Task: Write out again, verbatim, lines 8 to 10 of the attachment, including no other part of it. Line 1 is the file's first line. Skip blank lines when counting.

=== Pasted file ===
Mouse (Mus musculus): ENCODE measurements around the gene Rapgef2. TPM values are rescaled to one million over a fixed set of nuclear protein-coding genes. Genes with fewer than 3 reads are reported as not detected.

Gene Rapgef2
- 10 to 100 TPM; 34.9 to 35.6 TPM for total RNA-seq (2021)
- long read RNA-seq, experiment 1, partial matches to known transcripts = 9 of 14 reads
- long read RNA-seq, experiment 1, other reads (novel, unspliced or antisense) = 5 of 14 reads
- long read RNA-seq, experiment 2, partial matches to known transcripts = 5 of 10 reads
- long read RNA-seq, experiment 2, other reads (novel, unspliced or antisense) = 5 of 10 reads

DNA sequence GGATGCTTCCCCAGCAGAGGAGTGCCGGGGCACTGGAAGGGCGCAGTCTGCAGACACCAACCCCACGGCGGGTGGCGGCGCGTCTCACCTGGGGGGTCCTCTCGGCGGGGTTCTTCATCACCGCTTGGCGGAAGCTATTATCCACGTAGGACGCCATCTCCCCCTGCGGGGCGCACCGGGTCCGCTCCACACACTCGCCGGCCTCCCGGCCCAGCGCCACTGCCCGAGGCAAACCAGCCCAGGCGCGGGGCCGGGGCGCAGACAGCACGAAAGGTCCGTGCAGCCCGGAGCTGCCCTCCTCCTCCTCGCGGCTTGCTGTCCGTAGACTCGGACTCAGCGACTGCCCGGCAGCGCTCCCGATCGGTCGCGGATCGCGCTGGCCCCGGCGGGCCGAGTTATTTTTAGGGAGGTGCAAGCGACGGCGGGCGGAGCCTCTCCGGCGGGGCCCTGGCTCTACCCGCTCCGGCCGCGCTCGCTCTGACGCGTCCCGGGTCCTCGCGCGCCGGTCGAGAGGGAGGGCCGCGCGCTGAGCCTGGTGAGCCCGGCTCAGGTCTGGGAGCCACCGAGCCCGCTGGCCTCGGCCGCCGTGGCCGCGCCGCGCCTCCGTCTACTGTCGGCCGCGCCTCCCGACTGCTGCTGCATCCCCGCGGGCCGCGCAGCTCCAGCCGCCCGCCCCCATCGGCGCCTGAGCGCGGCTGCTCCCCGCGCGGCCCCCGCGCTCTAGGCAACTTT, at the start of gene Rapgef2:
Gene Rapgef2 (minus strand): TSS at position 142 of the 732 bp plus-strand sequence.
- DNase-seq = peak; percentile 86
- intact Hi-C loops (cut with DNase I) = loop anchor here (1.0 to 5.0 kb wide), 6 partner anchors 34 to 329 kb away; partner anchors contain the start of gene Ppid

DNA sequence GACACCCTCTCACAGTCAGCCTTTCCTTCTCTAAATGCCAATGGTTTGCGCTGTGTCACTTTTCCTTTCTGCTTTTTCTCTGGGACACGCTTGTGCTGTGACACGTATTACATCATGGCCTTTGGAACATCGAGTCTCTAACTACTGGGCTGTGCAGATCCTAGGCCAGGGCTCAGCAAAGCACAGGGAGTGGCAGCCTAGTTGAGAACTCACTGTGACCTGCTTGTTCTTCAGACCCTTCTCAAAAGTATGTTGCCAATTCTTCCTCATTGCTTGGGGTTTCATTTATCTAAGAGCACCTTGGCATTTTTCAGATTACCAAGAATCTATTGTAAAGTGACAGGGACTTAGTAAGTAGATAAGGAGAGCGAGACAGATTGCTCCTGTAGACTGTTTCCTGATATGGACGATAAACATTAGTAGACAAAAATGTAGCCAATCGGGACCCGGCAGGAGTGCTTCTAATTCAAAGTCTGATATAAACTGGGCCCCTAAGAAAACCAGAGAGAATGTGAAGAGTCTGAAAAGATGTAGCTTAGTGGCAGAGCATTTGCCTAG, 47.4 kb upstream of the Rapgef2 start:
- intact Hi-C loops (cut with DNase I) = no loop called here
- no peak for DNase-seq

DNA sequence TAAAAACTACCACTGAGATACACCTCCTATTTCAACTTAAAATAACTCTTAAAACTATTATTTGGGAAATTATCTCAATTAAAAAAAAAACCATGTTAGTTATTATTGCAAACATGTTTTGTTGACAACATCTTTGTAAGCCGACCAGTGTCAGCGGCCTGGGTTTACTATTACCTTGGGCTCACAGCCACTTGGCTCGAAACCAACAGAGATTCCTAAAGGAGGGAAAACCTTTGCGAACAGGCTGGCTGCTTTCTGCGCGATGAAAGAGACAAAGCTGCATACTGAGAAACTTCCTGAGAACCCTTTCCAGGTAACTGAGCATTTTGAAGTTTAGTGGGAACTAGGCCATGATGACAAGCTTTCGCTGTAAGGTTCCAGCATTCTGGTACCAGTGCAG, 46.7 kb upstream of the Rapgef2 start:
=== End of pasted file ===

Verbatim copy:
DNA sequence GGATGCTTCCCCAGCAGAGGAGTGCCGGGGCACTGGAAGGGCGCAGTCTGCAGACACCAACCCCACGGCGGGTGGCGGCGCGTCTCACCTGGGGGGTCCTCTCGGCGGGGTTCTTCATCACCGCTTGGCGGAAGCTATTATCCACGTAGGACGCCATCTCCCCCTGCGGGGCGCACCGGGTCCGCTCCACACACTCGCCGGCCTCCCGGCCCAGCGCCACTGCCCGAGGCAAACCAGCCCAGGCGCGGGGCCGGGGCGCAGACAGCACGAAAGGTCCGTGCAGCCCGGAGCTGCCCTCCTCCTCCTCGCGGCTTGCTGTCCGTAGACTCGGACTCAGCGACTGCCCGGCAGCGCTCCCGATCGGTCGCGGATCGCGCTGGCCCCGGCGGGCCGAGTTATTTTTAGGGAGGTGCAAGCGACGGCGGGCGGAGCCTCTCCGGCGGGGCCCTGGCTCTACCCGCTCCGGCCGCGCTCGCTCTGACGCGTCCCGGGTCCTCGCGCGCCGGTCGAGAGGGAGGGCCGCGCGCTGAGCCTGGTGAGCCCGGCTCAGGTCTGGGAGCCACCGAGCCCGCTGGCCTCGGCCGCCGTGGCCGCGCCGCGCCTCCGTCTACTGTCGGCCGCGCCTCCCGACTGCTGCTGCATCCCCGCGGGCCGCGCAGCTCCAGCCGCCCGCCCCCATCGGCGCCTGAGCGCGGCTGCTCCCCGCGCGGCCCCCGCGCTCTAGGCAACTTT, at the start of gene Rapgef2:
Gene Rapgef2 (minus strand): TSS at position 142 of the 732 bp plus-strand sequence.
- DNase-seq = peak; percentile 86